I've been pretty good about meditation, this thing that I've long known was a good idea but struggled to make time for. I've gone to a couple of meditation-at-work classes and downloaded their app. One thing that really sunk in after one of those classes, was the truth that the Vice Abbot who led our meditation class in Kyoto told us at the time: the benefits of meditation stem not from doing it well, but from doing it. Other meditation leaders (I got to Interfaith Meditation Initiative when I can, which isn't as often as I'd like) have made the same point: your mind will wander; that's what your mind does. You have not failed because it has. Anyway, I had a particularly fitful session at the most recent mindfulness-at-work class, and nonetheless felt amazing for hours afterward. The act of meditating, no matter how "poorly," benefited me. I didn't previously take it literally when people referred to meditation as "practice," but that's exactly what it is: you're practicing focusing on your breath and bringing your attention back to it. The practice itself will be imperfect, but that's the very point of practice.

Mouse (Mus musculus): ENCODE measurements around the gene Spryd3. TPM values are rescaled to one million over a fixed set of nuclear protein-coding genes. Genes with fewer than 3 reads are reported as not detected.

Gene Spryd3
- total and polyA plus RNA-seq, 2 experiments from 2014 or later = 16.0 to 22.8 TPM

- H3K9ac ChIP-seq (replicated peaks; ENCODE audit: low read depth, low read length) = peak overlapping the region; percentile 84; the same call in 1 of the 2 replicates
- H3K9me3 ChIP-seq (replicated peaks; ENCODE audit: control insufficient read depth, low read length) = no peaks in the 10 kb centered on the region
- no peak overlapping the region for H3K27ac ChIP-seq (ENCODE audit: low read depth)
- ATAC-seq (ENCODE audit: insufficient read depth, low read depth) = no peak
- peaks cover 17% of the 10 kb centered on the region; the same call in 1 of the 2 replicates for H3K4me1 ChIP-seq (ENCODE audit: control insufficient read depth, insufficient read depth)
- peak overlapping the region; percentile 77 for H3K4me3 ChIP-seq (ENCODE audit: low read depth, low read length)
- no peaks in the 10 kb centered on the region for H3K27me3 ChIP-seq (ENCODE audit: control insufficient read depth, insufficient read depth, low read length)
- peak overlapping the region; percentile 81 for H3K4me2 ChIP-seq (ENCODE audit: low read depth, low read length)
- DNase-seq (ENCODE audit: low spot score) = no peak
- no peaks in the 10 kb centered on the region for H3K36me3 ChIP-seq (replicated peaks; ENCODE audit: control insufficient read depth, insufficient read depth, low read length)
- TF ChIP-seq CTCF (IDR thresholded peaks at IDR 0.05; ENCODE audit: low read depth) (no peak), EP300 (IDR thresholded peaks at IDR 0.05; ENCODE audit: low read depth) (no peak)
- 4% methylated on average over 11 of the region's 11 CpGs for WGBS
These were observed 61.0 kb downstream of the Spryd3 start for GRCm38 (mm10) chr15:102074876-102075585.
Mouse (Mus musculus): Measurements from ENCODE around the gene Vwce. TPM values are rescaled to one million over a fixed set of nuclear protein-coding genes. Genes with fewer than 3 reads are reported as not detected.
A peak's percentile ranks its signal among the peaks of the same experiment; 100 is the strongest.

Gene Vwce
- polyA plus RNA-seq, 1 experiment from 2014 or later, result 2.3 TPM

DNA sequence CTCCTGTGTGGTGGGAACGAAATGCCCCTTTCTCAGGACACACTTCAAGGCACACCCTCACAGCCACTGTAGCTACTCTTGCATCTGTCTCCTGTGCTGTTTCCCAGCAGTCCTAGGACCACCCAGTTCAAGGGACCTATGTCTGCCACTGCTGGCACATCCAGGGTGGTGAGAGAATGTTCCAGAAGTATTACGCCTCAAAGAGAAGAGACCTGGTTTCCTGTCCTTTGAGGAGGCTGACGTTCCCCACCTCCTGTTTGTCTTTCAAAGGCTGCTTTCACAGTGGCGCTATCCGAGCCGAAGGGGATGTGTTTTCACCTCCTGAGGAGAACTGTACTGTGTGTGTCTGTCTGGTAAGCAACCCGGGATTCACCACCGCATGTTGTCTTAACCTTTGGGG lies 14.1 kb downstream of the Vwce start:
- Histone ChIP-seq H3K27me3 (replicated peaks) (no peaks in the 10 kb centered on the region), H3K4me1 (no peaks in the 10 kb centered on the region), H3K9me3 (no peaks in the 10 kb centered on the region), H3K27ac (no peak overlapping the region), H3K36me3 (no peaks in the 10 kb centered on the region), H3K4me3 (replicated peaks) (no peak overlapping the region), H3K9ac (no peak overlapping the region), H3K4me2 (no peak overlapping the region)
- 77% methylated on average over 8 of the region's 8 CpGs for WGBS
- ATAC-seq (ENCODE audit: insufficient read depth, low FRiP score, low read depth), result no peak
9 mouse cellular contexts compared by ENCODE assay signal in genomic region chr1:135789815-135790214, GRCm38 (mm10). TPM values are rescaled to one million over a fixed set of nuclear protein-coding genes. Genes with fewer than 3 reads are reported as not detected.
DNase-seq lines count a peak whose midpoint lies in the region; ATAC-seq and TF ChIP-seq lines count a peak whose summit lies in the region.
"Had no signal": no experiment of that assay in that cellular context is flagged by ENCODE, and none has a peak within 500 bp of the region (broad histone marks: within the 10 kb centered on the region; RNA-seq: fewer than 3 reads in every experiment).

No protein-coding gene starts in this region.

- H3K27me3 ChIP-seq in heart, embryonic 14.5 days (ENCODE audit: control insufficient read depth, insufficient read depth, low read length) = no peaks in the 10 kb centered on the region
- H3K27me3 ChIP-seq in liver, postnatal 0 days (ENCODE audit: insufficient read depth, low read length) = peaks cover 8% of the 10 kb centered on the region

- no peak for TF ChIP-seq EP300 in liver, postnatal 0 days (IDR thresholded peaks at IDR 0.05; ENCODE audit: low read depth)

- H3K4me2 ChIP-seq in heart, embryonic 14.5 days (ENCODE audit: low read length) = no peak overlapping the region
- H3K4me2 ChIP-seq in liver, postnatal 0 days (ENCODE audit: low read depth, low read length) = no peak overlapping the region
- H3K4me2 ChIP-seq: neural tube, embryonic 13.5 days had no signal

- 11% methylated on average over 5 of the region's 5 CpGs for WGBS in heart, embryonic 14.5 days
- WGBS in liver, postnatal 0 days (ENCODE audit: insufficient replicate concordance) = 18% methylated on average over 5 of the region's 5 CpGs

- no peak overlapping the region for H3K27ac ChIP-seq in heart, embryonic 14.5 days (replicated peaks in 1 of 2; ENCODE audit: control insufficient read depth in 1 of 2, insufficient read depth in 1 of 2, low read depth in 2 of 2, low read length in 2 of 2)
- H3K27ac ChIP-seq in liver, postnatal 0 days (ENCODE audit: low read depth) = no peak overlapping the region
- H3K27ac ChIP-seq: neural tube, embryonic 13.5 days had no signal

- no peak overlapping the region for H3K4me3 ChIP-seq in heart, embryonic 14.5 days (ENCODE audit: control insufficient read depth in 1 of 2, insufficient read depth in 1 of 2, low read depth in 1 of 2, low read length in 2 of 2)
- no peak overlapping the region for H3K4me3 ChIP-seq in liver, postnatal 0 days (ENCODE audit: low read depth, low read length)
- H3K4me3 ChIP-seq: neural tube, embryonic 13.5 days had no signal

I need meditation, and not just because I'm an inveterate schemer (what am I doing tomorrow, and more importantly, in five minutes? did I turn the stove off? did I forget something? what am I getting at the grocery store?). It's difficult for me to turn that voice off, even when I know how unhelpful that voice is (I've never forgotten to go to the grocery store; I'll either remember when the time comes or I'll write it down). If anything, focusing on the present rather than scheming, somehow clears my mind to make room for the reminders I need.